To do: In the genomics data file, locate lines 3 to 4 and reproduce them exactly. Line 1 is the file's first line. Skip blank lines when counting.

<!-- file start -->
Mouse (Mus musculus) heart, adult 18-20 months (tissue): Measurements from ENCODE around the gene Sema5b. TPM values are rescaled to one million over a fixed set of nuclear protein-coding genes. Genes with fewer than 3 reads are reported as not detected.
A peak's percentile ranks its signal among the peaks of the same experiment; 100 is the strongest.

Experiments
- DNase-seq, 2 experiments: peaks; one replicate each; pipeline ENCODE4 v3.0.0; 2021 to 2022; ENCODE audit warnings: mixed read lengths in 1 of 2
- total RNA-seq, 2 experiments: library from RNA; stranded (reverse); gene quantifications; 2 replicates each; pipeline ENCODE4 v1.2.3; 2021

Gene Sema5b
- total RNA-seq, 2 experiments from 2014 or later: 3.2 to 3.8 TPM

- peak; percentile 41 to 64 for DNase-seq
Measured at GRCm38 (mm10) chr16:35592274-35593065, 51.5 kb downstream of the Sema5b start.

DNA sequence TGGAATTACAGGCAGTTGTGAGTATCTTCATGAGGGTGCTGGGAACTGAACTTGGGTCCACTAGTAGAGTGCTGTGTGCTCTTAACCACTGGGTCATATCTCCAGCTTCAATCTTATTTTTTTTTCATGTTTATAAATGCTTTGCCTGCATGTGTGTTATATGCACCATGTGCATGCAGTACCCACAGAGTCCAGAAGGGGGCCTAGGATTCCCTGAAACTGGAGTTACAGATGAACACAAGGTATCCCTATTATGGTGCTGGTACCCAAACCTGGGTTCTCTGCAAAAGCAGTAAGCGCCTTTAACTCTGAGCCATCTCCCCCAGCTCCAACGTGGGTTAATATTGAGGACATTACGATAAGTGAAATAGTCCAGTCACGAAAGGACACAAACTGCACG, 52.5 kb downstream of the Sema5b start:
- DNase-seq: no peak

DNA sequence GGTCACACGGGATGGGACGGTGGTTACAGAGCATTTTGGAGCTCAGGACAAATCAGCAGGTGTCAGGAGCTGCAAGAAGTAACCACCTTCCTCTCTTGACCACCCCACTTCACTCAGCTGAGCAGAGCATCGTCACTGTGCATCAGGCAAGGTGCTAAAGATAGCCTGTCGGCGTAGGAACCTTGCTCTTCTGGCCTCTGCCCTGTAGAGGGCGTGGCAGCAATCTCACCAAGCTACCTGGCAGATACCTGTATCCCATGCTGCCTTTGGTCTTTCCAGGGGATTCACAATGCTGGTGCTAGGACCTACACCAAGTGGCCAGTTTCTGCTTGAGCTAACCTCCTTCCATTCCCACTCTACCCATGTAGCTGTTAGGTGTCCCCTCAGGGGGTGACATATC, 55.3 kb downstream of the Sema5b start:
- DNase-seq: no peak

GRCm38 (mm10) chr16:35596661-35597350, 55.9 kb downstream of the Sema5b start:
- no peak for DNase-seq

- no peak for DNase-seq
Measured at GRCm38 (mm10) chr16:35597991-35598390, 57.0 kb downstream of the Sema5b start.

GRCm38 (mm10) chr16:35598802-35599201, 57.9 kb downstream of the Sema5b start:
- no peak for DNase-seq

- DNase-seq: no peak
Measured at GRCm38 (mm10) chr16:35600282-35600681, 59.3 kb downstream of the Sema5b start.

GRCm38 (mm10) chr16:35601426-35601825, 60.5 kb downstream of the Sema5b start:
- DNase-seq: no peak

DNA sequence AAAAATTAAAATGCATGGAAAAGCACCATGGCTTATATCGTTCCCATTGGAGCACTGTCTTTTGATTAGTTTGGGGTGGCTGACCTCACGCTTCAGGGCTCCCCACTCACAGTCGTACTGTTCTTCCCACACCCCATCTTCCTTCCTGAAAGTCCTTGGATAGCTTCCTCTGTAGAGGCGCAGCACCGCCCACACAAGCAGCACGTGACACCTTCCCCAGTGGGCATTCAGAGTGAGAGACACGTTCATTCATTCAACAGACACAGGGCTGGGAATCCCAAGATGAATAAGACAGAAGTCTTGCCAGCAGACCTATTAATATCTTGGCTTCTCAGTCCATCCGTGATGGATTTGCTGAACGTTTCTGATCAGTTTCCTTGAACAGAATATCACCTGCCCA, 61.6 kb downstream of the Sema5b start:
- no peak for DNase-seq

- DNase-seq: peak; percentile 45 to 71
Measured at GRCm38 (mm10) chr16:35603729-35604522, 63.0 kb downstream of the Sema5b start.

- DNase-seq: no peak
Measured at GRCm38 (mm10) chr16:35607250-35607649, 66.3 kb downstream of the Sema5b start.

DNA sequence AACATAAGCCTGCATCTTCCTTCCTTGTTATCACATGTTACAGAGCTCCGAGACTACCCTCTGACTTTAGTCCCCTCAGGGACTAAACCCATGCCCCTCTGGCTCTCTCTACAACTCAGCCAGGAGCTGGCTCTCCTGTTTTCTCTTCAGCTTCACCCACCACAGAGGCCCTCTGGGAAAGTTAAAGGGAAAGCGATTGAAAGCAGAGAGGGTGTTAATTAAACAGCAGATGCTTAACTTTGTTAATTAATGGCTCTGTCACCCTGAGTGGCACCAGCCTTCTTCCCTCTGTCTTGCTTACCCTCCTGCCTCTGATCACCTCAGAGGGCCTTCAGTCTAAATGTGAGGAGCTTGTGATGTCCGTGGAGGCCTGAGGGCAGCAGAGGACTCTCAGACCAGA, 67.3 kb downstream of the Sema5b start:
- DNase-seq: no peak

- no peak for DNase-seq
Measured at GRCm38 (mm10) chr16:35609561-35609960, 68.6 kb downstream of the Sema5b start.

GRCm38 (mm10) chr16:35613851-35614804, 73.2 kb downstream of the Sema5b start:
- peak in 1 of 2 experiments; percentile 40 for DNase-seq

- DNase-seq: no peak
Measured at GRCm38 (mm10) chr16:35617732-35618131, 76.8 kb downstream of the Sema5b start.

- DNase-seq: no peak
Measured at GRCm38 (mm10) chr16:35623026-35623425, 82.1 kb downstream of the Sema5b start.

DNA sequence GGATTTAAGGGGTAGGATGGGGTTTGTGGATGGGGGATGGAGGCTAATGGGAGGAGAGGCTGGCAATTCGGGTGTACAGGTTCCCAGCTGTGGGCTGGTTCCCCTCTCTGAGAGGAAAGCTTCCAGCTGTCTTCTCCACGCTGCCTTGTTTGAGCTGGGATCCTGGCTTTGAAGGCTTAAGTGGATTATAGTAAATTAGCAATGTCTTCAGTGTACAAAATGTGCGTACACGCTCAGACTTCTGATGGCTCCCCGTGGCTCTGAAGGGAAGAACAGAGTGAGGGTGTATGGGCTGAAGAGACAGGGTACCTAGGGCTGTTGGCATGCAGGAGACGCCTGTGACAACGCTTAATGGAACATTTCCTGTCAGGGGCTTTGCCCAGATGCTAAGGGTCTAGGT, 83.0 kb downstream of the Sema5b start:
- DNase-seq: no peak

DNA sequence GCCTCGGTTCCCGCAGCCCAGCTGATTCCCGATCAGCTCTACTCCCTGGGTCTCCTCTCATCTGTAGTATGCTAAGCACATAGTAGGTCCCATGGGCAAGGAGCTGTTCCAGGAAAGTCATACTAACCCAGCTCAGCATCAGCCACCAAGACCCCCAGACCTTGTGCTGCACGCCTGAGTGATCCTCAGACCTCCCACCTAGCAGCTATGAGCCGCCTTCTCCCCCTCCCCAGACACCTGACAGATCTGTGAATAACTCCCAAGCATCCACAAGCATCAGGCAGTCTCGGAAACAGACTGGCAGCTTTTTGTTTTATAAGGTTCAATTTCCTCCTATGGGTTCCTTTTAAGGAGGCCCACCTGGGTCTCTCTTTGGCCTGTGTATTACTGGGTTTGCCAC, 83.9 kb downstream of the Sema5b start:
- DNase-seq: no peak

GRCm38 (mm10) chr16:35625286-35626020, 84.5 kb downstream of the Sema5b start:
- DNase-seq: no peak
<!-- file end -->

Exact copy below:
Experiments
- DNase-seq, 2 experiments: peaks; one replicate each; pipeline ENCODE4 v3.0.0; 2021 to 2022; ENCODE audit warnings: mixed read lengths in 1 of 2